Aguilar and the New Face of Summary Judgment Our Embattled Right to Trial By Jury


Since March of 2001, our Supreme Court and the Court of Appeal have published four important opinions redefining the law of summary judgment. In reverse chronological order, they are: Aguilar v. Atlantic Richfield Co. (June 15, 2001); Bahl v. Bank of America (May 23, 2001) 107 Cal.Rptr.2d 270; Krantz v. BT Visual Images, L.L.C. (May 18, 2001) 107 Cal.Rptr.2d 209; and Basich v. Allstate Ins. Co. (March 16, 2001) 105 Cal.Rptr.2d 153.

Out of these four opinions, two are most charitably described as anti-consumer, anti-jury. Aguilar, the sole decision from the Supreme Court, is now the controlling law regarding the burden of bringing and opposing summary judgment in California.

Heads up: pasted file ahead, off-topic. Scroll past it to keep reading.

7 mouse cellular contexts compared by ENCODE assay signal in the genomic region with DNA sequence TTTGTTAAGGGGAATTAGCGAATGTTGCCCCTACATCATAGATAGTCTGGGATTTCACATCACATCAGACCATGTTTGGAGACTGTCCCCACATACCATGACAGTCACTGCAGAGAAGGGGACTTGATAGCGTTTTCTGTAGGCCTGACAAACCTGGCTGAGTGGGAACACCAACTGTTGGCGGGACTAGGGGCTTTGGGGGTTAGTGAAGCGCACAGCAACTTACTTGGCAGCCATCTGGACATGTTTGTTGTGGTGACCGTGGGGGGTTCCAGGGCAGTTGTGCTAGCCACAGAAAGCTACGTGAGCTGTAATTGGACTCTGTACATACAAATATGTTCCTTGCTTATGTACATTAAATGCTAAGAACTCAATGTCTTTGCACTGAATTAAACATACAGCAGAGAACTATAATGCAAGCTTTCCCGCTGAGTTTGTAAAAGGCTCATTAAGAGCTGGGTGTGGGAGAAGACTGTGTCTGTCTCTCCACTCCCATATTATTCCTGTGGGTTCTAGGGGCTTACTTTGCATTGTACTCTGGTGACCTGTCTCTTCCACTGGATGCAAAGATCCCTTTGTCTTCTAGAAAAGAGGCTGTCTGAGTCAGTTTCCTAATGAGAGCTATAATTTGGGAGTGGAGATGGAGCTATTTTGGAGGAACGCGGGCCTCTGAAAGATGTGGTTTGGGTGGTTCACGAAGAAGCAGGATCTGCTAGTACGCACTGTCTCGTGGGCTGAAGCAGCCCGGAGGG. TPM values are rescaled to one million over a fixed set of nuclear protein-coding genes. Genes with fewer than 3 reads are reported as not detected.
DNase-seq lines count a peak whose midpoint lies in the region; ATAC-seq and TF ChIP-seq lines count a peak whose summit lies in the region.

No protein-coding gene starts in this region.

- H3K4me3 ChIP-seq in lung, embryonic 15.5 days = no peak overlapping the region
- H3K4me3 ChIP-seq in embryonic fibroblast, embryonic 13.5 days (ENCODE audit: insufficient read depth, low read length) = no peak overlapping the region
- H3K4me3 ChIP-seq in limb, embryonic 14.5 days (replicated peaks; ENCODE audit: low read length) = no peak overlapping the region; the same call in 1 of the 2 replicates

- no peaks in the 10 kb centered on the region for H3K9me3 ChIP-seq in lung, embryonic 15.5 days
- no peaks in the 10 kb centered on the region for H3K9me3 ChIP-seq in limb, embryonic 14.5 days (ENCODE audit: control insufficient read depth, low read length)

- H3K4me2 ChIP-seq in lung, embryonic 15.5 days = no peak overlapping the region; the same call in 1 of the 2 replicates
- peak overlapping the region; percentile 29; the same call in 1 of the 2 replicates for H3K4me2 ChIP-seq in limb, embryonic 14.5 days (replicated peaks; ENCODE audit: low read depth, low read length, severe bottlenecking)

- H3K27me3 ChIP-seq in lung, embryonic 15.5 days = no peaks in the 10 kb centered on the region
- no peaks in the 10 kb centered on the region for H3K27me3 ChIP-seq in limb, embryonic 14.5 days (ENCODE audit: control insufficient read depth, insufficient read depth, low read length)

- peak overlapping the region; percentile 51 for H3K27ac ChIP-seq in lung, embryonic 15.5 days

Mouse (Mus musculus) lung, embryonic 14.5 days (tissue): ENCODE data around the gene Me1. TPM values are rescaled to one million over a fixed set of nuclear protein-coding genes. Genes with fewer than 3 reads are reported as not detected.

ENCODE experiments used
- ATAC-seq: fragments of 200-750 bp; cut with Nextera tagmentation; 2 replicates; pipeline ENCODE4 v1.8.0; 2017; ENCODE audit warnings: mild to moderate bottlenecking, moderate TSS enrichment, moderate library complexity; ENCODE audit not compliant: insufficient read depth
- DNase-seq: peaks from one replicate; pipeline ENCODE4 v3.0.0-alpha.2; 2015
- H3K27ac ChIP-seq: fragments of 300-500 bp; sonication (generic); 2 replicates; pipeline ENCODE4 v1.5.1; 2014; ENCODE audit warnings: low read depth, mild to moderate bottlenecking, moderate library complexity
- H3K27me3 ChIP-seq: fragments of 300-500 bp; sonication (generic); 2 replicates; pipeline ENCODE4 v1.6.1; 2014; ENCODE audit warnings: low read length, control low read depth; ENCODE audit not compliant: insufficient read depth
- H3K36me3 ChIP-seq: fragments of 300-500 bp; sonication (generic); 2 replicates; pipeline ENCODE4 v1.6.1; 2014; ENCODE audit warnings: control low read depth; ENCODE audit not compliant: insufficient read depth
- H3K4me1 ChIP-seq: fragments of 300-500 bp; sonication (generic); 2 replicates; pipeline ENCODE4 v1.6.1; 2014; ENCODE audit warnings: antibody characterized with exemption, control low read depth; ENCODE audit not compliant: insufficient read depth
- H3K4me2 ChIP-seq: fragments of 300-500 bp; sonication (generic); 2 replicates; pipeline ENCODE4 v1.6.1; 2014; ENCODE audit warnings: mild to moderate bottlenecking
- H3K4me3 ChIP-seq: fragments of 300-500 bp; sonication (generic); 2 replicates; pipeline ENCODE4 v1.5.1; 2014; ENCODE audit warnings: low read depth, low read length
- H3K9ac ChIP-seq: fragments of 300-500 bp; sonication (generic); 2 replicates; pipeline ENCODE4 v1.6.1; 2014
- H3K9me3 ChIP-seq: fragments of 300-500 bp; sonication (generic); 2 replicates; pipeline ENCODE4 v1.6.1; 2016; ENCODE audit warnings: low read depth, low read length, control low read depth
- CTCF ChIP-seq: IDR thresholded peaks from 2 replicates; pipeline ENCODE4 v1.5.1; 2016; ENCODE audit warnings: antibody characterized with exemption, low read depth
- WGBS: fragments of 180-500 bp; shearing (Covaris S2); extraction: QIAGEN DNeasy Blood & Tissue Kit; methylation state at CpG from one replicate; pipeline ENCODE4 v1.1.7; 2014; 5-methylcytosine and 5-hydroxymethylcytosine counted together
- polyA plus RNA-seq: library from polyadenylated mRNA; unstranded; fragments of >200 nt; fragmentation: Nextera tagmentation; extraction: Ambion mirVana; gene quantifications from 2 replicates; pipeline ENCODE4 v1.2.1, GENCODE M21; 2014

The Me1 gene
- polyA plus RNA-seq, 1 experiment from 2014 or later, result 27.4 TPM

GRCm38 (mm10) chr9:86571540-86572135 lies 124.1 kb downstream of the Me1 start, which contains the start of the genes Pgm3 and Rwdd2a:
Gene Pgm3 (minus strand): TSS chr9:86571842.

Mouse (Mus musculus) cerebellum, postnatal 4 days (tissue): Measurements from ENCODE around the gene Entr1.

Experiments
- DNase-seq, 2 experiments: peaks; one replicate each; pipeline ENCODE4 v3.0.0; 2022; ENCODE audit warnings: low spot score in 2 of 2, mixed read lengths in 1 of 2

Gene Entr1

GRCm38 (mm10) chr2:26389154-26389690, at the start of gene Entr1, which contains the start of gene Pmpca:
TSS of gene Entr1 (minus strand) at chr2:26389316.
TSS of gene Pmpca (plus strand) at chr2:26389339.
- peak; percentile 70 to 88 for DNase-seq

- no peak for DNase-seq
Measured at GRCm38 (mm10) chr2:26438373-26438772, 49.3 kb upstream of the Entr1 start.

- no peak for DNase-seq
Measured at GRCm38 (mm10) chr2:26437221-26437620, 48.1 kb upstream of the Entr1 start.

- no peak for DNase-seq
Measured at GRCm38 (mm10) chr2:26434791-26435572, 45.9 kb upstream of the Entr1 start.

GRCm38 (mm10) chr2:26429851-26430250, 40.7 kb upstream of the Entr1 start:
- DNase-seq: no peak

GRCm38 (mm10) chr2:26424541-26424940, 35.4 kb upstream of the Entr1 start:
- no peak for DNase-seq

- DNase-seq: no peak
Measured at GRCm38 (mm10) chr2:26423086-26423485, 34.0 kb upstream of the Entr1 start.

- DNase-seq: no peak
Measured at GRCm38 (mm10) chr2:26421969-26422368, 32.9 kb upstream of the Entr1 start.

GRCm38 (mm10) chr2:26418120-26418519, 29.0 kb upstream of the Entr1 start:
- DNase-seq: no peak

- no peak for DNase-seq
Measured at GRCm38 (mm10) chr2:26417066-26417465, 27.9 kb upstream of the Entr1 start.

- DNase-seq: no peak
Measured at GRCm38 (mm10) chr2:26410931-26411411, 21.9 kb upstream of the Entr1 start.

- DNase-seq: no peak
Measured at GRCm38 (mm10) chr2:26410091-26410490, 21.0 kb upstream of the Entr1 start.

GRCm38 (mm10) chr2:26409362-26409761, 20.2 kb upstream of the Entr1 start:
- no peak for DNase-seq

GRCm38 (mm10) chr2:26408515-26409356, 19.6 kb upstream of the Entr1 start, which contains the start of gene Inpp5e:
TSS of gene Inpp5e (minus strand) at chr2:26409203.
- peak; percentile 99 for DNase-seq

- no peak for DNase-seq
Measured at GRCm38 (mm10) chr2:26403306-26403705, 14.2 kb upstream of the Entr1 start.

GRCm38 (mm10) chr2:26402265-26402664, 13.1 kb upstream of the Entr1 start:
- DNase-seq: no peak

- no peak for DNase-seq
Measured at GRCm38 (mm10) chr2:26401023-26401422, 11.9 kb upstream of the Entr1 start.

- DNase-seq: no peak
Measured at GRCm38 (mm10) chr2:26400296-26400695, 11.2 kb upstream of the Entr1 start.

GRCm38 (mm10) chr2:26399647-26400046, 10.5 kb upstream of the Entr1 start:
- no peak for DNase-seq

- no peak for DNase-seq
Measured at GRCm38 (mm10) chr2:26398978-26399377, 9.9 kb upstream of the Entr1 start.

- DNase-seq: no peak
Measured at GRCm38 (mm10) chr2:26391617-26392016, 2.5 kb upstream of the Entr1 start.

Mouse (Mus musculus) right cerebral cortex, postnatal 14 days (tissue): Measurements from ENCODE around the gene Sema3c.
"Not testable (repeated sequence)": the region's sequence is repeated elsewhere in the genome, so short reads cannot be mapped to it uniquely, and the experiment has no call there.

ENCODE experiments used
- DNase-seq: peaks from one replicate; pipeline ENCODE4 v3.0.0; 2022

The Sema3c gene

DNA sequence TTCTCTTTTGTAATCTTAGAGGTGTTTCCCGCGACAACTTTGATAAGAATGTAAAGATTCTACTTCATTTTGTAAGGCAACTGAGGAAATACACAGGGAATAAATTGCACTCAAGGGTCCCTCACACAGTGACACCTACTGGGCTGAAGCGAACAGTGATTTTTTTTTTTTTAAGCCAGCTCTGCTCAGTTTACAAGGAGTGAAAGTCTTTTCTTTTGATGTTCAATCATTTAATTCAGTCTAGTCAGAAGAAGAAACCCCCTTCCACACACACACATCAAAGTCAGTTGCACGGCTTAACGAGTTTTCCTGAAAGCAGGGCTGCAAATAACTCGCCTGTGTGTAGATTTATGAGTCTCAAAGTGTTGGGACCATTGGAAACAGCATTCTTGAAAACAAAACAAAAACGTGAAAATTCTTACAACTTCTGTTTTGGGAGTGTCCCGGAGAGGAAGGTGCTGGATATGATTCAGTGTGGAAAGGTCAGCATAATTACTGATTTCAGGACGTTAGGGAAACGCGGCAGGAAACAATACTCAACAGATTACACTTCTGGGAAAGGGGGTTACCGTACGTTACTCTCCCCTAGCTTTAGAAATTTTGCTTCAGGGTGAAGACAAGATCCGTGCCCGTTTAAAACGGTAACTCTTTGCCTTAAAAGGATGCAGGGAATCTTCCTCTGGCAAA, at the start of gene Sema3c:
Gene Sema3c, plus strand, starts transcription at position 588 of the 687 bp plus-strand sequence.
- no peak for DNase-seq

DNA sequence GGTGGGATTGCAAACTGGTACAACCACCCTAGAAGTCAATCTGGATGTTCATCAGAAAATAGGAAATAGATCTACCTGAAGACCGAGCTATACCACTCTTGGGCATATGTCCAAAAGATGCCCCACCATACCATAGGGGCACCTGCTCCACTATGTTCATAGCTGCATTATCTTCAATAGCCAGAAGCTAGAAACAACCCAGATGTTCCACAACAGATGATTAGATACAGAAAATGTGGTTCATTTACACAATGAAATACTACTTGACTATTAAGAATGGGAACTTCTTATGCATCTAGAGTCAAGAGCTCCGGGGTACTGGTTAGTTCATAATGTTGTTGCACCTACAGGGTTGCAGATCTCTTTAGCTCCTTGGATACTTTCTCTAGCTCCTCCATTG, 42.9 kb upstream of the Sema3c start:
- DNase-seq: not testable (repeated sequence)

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DISCLAIMER: Because of the generality of this update, the information provided herein may not be applicable in all situations and should not be acted upon without specific legal advice based on particular situations.

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